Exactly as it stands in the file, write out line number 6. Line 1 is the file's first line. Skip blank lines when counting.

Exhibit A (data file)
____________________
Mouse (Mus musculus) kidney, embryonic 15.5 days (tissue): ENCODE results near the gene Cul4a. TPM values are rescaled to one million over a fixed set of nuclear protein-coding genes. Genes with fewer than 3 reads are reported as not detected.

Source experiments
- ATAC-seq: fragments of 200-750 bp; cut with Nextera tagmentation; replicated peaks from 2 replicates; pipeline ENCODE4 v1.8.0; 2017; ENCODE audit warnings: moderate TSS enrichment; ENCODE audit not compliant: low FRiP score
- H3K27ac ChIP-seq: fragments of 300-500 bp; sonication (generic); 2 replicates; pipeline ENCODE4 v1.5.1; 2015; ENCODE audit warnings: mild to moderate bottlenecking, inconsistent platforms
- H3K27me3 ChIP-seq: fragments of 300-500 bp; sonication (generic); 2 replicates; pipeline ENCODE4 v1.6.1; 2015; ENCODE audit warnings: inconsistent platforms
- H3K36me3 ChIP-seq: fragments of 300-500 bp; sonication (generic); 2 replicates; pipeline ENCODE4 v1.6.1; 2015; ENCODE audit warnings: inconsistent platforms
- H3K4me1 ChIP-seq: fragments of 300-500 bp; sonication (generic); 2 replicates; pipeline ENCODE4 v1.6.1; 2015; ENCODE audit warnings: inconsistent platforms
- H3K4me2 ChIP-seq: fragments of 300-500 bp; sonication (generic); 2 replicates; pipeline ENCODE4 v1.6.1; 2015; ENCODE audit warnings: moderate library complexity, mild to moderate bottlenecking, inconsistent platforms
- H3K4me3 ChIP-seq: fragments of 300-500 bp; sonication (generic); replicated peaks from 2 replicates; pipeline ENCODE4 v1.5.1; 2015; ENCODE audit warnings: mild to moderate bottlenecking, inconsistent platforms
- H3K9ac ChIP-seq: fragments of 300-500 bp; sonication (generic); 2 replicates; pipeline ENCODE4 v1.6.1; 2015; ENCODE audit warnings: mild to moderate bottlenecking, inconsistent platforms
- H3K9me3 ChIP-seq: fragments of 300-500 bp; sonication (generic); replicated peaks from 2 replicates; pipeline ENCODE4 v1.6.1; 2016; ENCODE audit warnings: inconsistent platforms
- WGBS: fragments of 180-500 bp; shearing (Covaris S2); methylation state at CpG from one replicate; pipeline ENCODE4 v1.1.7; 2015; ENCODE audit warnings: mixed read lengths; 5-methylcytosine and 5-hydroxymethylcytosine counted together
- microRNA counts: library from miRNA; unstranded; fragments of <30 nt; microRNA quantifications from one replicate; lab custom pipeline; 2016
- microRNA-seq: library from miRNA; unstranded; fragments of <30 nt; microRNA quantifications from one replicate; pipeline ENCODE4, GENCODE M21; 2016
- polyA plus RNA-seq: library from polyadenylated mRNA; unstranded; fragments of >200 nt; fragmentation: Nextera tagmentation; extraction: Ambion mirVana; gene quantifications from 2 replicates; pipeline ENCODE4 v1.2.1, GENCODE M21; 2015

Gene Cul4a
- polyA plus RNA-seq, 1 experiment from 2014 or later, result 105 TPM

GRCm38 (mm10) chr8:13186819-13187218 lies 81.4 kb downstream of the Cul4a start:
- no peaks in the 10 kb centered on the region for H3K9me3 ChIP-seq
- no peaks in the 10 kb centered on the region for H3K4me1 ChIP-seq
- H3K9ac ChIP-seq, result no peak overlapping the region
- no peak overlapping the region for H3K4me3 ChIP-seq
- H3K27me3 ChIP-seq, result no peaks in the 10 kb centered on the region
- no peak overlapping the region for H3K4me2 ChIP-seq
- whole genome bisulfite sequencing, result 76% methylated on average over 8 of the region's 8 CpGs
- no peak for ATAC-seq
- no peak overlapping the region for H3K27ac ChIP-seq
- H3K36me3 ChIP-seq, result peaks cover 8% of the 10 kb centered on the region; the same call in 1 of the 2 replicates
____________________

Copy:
- H3K36me3 ChIP-seq: fragments of 300-500 bp; sonication (generic); 2 replicates; pipeline ENCODE4 v1.6.1; 2015; ENCODE audit warnings: inconsistent platforms